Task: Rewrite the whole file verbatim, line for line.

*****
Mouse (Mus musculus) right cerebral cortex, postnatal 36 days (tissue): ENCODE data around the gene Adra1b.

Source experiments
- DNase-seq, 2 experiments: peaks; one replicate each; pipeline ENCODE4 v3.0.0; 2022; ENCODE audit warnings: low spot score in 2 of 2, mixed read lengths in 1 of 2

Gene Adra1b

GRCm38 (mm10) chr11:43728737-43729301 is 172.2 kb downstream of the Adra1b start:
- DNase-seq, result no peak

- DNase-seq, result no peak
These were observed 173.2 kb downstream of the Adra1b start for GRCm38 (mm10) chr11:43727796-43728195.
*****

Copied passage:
Mouse (Mus musculus) right cerebral cortex, postnatal 36 days (tissue): ENCODE data around the gene Adra1b.

Source experiments
- DNase-seq, 2 experiments: peaks; one replicate each; pipeline ENCODE4 v3.0.0; 2022; ENCODE audit warnings: low spot score in 2 of 2, mixed read lengths in 1 of 2

Gene Adra1b

GRCm38 (mm10) chr11:43728737-43729301 is 172.2 kb downstream of the Adra1b start:
- DNase-seq, result no peak

- DNase-seq, result no peak
These were observed 173.2 kb downstream of the Adra1b start for GRCm38 (mm10) chr11:43727796-43728195.